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Nelson Rolihlahla Mandela

Born: 18 July 1918

Died: 5 December 2013

Nationality: South African

Nelson Rohlihlahla Mandela became known and respected all over the world as a symbol of the struggle against Apartheid and all forms of racism: the icon and the hero of African liberation. He was an activist, a political prisoner, South Africa's first democratically elected president, an international peacemaker and a Nobel Peace Prize winner for his efforts in dismantling the Apartheid regime.

Mandela became actively involved in the anti-Apartheid movement by joining the African National Congress in 1942. Within the ANC, a small group of young Africans banded together, calling themselves the African National Congress Youth League. Their goal was to transform the ANC into a mass grassroots movement, deriving strength from millions of rural peasants and working people who had no voice under the current regime. For 20 years, he directed a campaign of peaceful defiance and sabotage against the South African government and its racist policies.

In 1962, Mandela secretly left South Africa and travelled to England to gain support for the armed struggle of his people. As a result, he was indicted with leaving the country without a permit and inciting workers to strike. He was consequently incarcerated for five years; this penalty was converted to a life sentence in 1964.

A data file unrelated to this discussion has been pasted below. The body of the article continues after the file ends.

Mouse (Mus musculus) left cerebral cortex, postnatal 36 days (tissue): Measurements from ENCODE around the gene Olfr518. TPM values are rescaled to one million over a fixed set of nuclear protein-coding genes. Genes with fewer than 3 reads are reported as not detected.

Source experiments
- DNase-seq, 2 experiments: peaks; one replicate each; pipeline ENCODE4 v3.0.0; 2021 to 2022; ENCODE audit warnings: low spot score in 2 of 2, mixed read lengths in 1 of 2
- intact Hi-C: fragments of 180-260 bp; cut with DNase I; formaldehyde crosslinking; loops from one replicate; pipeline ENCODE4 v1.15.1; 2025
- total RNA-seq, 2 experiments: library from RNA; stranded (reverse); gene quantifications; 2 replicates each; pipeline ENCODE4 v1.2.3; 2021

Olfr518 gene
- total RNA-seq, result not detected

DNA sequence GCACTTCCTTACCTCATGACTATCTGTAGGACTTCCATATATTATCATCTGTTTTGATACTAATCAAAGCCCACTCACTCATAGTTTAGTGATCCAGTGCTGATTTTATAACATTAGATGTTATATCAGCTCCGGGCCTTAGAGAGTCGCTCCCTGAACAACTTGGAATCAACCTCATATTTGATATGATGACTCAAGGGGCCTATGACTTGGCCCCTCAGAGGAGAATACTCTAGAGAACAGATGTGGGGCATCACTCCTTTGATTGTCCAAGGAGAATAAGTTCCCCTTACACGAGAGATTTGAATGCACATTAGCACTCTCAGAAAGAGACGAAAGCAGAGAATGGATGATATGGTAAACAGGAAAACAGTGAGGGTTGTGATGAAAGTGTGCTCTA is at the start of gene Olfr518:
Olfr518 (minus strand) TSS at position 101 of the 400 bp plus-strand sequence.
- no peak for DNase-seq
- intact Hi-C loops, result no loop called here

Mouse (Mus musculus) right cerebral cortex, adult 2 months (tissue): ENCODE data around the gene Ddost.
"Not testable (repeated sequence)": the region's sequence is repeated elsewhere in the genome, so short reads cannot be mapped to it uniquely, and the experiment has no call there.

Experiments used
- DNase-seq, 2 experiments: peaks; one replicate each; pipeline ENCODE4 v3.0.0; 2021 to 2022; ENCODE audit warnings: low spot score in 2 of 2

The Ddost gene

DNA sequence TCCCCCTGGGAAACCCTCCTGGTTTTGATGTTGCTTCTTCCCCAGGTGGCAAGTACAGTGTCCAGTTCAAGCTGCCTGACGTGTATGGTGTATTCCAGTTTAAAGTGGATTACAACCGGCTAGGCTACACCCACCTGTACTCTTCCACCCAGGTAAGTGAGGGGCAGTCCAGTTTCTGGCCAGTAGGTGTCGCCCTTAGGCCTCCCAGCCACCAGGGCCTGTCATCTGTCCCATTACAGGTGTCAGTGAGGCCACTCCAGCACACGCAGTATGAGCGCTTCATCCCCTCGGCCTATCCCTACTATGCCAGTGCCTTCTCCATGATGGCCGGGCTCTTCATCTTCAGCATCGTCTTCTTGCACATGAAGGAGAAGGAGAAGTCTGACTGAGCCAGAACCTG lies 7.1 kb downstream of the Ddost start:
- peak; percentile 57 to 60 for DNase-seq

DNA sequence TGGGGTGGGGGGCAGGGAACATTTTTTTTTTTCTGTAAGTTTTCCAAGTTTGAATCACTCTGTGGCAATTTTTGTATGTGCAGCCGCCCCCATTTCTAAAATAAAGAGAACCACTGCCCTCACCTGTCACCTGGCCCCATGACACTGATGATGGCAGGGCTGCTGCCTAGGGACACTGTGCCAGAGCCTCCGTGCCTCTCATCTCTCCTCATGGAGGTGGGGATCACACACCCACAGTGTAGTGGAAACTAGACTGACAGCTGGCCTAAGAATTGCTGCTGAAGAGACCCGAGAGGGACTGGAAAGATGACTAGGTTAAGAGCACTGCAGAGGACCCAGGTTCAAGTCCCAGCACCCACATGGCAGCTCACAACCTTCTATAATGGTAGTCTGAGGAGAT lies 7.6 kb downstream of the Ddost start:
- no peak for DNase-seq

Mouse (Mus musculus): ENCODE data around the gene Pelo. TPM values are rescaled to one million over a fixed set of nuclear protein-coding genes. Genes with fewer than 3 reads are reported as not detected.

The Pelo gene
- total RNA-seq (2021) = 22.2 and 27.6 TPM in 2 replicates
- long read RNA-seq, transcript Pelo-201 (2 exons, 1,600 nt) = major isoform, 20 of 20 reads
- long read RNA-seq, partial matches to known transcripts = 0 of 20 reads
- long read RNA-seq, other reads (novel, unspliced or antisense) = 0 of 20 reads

Mandela served 27 years in prison, and was only released in 1990 because of an international campaign lobbying for his release amid escalating civil strife. Mandela joined negotiations with President F. W. de Klerk to abolish Apartheid and establish multiracial elections in 1994, in which he led the ANC to victory and became South Africa's first black president.

In 2009, Mandela's birthday, 18 July, was declared "Mandela Day" to promote global peace and celebrate the South African leader's legacy. Mandela was one of the world’s great utopians for his values of equality and never answering racism with racism. His life is an inspiration to all people who have been oppressed and discriminated against, as it is a testimony to the fact that there is always hope for a better future.

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